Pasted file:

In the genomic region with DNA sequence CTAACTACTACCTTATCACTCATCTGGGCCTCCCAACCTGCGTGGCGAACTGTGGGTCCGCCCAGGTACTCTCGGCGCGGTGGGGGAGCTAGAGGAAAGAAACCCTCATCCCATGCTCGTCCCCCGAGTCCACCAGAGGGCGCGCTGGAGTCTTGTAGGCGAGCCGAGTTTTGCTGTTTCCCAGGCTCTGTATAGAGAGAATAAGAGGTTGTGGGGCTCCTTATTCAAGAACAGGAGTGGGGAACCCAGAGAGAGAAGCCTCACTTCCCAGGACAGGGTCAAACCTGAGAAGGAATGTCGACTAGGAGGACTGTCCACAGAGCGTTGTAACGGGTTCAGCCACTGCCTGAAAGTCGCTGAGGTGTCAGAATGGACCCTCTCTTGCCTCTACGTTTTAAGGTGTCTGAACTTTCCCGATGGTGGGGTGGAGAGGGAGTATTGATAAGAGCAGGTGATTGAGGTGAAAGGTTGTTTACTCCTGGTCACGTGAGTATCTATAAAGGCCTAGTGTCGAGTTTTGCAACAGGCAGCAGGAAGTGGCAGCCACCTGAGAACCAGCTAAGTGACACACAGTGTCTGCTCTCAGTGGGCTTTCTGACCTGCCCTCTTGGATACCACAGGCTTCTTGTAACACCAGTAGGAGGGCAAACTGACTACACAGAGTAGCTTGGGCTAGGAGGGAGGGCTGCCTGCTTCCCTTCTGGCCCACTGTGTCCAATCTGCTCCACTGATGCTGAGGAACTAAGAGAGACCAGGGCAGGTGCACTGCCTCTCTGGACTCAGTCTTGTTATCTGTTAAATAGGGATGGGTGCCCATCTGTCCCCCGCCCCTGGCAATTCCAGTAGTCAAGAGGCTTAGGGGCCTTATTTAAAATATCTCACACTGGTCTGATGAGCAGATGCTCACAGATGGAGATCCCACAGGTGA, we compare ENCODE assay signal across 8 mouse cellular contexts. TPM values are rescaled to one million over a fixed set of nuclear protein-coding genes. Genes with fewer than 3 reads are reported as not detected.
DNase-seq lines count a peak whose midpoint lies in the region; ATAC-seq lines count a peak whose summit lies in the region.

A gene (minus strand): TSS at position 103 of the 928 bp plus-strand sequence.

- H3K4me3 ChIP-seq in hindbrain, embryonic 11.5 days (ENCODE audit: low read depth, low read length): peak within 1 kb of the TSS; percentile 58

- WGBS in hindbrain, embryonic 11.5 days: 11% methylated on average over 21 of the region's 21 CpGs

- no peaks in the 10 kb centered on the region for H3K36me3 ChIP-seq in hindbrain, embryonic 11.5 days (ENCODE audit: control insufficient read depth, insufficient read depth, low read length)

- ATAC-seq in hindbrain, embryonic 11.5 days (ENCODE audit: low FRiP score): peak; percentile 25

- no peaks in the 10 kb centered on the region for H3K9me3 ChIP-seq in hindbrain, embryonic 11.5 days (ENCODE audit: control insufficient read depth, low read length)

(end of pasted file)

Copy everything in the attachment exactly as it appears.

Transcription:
In the genomic region with DNA sequence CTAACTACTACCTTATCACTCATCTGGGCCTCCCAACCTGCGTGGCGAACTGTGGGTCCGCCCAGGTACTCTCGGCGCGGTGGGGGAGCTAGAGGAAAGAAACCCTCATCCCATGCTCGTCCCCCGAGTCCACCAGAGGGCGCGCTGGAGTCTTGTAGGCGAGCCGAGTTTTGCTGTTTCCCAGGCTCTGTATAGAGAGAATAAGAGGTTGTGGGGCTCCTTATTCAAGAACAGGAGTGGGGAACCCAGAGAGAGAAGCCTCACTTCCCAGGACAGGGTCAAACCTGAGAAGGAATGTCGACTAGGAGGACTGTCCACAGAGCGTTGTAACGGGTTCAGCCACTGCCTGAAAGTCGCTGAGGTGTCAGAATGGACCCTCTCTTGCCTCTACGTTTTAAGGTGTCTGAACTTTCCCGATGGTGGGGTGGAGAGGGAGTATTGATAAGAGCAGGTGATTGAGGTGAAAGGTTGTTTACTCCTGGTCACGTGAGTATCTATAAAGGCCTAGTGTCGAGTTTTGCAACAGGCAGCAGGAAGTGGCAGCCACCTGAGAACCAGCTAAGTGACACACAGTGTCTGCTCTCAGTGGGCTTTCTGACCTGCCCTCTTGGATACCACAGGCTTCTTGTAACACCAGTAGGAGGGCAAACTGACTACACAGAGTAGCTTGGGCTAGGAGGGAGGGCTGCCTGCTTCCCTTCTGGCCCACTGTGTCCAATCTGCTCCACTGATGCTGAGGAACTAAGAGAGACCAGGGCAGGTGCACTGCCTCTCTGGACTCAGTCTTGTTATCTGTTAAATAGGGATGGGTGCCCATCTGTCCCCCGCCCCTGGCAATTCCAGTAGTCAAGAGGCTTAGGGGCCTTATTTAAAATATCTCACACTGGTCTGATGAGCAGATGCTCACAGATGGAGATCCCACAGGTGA, we compare ENCODE assay signal across 8 mouse cellular contexts. TPM values are rescaled to one million over a fixed set of nuclear protein-coding genes. Genes with fewer than 3 reads are reported as not detected.
DNase-seq lines count a peak whose midpoint lies in the region; ATAC-seq lines count a peak whose summit lies in the region.

A gene (minus strand): TSS at position 103 of the 928 bp plus-strand sequence.

- H3K4me3 ChIP-seq in hindbrain, embryonic 11.5 days (ENCODE audit: low read depth, low read length): peak within 1 kb of the TSS; percentile 58

- WGBS in hindbrain, embryonic 11.5 days: 11% methylated on average over 21 of the region's 21 CpGs

- no peaks in the 10 kb centered on the region for H3K36me3 ChIP-seq in hindbrain, embryonic 11.5 days (ENCODE audit: control insufficient read depth, insufficient read depth, low read length)

- ATAC-seq in hindbrain, embryonic 11.5 days (ENCODE audit: low FRiP score): peak; percentile 25

- no peaks in the 10 kb centered on the region for H3K9me3 ChIP-seq in hindbrain, embryonic 11.5 days (ENCODE audit: control insufficient read depth, low read length)